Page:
To have gifts to show, you’ll need the modal view to prompt the user for information about each new gift. Find the NewGiftView.swift file in the navigator of Xcode and click on it to show the source code.

Add the following properties above the body variable:

// 1
@State private var recipient = ""
// 2
@State private var description = ""
// 3
@State private var price = ""
// 4
@State private var purchased = false
  1. The person the gift is for
  2. The description or name of the gift
  3. The gift’s purchase price
  4. A boolean to store whether the user has purchased the gift yet

All the above hold information you’ll collect from the user when they create a new gift. The next step is to create places in the UI for the user to enter it.

The file already has a NavigationView added, so replace Text("Add a gift") with the following code:

// 1
Form {
  // 2
  TextField("Recipient's Name", text: $recipient)
  TextField("Description", text: $description)
  TextField("Price", text: $price)
  // 3
  Toggle(isOn: $purchased) { Text("Purchased") }
}
// 4
.navigationBarTitle("New Gift", displayMode: .inline)
  1. A Form view makes it super easy to create a table-based form for collecting data.
  2. A TextField needs two things: a title to use for placeholder text, and a @State variable to store the text entered by the user. The $ used here is called a two-way binding. So, the string held in recipient shows in the text field, and text entered by the user is written back to recipient.
  3. A Toggle: in this case it appears as a boolean switch. The purchased variable will track the state of the toggle, and the Text view shows to the left of the toggle in the form.
  4. The navigation bar title helps the user identify the purpose of this screen.

Build and run the app. When you tap +, it will now show a view with a table and the fields you’ve specified in the above code. The text fields are tappable, and you can enter text. It’s pretty neat how easily forms can be built with SwiftUI.

[#5 Insert screenshot of form]

This is great, but there is no obvious way to close this modal view. Since iOS 13 the user can swipe down, but it’s a new gesture, and it might not be obvious to everyone. It would be nice to have a button. But remember, this view showed because of a boolean value stored within the previous view. To reference that value in this screen, you’ll need a new kind of property wrapper, called a @Binding.

Minimizing Sources of Truth

Any given piece of data in your app can sometimes appear in multiple places. These are called sources of truth. To prevent bugs caused by these sources getting out of sync with each other, it’s important to minimize them when possible.

The state of the new gift view showing or not is stored in the showingAddGift variable inside the GiftListView object. To dismiss the view, that boolean value needs to be set to false. Remember, views in SwiftUI are considered a function of the app’s state. To access the boolean, you’ll need a new property inside NewGiftView.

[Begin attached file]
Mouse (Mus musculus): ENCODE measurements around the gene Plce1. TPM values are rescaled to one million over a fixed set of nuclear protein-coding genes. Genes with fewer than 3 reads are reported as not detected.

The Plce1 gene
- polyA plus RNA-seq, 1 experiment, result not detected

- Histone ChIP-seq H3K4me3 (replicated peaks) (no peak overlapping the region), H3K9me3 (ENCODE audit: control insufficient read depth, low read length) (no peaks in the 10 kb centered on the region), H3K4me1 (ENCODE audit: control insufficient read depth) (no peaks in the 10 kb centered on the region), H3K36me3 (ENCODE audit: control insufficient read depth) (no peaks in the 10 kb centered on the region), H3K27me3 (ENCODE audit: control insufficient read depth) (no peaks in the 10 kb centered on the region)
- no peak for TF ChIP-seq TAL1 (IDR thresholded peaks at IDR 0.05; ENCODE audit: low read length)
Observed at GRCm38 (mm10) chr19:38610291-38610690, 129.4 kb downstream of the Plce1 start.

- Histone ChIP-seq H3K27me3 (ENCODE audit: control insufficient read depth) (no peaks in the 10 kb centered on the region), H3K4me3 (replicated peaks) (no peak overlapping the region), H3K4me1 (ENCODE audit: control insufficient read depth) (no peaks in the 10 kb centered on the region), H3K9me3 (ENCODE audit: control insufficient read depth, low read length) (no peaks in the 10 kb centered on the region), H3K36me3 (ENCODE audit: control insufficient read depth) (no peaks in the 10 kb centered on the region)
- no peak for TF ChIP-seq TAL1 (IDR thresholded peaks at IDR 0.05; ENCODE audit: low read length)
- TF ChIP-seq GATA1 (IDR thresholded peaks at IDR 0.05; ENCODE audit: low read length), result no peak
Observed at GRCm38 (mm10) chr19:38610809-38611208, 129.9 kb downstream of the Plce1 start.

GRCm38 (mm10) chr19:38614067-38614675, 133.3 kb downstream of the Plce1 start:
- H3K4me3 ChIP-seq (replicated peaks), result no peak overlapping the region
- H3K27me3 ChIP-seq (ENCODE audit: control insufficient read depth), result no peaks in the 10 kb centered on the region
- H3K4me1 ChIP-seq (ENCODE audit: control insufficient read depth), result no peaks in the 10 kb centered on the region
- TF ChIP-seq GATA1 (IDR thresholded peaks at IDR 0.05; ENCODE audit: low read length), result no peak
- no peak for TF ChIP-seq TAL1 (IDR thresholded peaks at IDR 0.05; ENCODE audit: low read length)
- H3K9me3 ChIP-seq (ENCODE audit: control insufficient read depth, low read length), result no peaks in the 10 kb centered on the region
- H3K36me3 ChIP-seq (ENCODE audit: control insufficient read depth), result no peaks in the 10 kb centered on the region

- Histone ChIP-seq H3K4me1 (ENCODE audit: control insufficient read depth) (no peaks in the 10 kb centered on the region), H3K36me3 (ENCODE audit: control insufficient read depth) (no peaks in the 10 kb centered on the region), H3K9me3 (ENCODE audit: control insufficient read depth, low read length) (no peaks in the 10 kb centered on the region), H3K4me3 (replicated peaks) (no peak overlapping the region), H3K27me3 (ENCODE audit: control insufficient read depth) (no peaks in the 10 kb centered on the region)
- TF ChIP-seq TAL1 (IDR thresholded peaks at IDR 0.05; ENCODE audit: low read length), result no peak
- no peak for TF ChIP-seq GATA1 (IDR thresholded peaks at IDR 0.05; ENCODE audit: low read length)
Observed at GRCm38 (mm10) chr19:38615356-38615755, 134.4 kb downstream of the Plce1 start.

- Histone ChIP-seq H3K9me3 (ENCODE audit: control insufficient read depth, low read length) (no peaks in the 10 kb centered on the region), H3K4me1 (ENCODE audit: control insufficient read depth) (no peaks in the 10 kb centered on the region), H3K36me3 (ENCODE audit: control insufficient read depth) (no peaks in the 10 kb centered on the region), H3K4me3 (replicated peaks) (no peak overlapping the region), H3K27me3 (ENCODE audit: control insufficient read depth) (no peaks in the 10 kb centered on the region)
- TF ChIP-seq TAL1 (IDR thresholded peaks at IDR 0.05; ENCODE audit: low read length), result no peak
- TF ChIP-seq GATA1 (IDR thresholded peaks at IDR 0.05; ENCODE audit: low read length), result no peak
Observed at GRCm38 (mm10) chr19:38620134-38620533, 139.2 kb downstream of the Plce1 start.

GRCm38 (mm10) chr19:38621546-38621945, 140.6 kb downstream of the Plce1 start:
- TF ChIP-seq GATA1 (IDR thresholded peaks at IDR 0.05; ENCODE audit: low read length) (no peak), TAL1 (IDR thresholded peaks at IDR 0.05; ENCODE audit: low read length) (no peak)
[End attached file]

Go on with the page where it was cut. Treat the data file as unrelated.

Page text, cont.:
Add the following property to NewGiftView:

@Binding var isPresented: Bool

There are two main differences between this property and the others you’ve added:

  1. @Binding works similarly to @State, but it doesn’t actually store the value itself. It’s just references back to the original. Any changes to this property will be seen by both the binding and the original property.
  2. Since this property connects to another that actually holds the value, you don’t need to specify an initial value.

The presentation status of the modal view is now accessible inside NewGiftView.

You’ll need to modify the preview code at the bottom of NewGiftView because of this property addition. Since it has no initial value, the preview provider needs a value for the property to render the preview. Modify the line inside the previews computed property as follows:

NewGiftView(isPresented: .constant(true))

Since isPresented is a binding, the value passed must be a binding. The syntax you see above allows you to create a constant value as a binding. The value isn’t mutable, but you just need to pass something here to render the preview in the canvas, so a constant is fine.

Next, create a button that sets this boolean to false. Place the following code just after the Toggle view inside the form:

Button(action: {
  // 1
  self.isPresented = false
  }) {
  // 2
  HStack {
    Image(systemName: "plus.square")
    Text("Add Gift")
  }
}
// 3
.disabled(recipient.count == 0 || description.count == 0 || price.count == 0)
  1. The button only needs to set the boolean to false, and the sheet will see the change through the @Binding and automatically dismiss this view.
  2. By creating an HStack here, you provide both an icon and a small description to indicate what this button will do.
  3. This modifier will check the state of each conditional passed in. If any are ‘false’, the button will disable itself. This ensures the user can’t add a new gift until they’ve entered values into each field.

You created an error in GiftListView because of these changes. Open GiftListView.swift and change the call to NewGiftView() to include the following argument:

NewGiftView(isPresented: self.$showingAddGift)

You need to use self because the call is inside a closure. Here, isPresented passes the @State variable as a binding.

Build and run to test your new button. Once the new gift view is visible, the button won’t turn on until you enter text into all three fields. The user can’t make new gift objects without entering all the required values. Once enabled, tap the add gift button to dismiss the modal view. You just configured your first SwiftUI binding!

[#6 Insert screenshot of new gift view with data entered]

Modeling More Complex Data

Now that the user can add new gifts, you need a way to pass it back so it shows up in the list. The Gift model already exists in the starter project, and it’s a standard Swift model with just a few properties. The only new concept here is the Identifiable protocol, which requires a property declared as id with a value that is unique.

These gift objects need a place to live in the app. To create a place, add a new Swift file to the project called GiftList.swift. Then enter the following in the new file:

class GiftList: ObservableObject {
  var items = [Gift]()
}